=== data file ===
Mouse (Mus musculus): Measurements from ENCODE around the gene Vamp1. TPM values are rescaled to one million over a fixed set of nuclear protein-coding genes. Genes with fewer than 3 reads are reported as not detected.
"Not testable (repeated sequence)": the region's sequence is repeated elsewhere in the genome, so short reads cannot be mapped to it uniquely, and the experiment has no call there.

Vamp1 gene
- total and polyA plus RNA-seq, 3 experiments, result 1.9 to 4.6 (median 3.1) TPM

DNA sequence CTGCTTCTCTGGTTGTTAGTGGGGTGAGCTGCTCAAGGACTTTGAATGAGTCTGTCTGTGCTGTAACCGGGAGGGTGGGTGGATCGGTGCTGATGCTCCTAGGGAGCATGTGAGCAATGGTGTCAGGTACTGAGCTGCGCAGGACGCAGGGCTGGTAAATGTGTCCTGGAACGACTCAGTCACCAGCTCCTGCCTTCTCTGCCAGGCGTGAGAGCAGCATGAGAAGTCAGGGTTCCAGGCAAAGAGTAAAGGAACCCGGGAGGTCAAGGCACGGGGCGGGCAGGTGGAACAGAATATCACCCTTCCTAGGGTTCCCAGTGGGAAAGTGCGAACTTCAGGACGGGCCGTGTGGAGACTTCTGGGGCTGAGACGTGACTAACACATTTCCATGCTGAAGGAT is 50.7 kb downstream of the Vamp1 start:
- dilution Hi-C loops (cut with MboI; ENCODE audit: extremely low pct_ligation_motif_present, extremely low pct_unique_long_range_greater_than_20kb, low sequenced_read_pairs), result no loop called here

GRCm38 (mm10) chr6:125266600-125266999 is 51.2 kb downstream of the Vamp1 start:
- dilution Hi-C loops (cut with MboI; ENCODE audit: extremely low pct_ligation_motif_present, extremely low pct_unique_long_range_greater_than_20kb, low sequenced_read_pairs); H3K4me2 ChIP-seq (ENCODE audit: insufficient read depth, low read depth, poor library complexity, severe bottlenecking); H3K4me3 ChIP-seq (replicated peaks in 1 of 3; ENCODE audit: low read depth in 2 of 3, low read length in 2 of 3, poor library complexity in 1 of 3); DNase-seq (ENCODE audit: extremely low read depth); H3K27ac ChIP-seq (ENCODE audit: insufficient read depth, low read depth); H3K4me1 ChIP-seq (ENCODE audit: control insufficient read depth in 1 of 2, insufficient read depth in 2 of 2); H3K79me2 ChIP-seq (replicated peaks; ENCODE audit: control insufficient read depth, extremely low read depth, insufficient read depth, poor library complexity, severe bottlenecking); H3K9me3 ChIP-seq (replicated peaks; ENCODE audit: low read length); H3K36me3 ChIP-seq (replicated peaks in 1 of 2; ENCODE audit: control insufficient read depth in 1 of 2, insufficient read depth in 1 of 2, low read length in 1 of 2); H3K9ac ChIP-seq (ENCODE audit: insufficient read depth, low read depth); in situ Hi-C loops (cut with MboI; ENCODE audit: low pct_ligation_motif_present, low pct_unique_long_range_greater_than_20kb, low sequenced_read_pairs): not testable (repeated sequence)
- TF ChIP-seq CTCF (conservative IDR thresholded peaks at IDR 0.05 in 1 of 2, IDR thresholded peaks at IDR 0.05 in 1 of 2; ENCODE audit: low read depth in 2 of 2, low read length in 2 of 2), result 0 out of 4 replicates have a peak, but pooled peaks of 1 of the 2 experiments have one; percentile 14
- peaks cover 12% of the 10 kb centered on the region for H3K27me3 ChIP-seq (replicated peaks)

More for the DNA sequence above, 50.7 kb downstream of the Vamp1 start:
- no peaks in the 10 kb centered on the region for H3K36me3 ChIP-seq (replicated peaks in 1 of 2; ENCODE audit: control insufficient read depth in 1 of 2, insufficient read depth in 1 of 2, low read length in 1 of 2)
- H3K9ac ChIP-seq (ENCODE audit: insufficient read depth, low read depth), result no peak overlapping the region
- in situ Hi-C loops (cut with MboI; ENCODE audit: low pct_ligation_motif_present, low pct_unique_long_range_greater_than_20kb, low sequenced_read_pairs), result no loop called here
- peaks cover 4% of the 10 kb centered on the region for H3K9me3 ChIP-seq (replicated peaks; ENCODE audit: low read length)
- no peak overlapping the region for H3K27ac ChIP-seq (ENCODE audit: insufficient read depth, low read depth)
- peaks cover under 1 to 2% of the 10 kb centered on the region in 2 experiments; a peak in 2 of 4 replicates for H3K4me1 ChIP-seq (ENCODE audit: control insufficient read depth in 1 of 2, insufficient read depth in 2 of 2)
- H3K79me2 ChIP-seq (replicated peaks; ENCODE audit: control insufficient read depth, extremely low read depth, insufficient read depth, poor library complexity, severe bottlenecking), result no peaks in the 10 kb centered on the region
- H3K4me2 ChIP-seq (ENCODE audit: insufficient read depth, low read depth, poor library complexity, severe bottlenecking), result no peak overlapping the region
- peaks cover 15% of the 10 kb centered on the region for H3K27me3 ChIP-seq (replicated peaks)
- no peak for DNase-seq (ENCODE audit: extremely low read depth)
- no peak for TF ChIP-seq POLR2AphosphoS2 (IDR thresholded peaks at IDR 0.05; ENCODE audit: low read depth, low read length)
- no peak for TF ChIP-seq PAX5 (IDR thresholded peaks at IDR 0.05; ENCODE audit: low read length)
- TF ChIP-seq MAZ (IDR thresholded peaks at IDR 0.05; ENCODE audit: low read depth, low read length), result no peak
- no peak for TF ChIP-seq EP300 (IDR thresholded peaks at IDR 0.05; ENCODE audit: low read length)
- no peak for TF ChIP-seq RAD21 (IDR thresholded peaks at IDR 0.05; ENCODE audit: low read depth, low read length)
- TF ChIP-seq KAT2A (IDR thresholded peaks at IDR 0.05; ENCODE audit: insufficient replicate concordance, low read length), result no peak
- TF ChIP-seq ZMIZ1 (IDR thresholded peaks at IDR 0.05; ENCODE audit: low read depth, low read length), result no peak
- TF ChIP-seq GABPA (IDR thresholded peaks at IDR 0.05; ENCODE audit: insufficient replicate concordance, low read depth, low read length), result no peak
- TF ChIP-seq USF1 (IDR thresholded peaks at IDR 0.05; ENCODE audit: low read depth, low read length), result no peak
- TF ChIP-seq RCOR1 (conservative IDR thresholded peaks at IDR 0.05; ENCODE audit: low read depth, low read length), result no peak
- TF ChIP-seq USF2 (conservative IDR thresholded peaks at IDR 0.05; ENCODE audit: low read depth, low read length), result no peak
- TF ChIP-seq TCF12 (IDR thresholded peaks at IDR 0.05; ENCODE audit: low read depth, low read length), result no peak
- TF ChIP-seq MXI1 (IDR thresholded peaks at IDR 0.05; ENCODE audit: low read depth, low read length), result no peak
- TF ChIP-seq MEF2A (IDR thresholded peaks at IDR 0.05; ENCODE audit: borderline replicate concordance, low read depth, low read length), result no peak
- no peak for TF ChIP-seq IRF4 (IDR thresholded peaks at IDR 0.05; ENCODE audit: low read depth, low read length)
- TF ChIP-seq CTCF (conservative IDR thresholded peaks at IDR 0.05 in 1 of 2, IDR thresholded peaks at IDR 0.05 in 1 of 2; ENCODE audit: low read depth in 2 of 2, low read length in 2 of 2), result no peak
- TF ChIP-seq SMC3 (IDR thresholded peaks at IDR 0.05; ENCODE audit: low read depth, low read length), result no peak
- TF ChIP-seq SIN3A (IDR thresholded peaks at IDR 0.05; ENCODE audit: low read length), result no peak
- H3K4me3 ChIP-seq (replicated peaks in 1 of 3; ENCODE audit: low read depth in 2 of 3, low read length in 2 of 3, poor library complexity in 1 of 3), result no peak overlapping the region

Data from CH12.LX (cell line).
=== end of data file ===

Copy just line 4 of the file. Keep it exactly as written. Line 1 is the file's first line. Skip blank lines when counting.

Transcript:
- total and polyA plus RNA-seq, 3 experiments, result 1.9 to 4.6 (median 3.1) TPM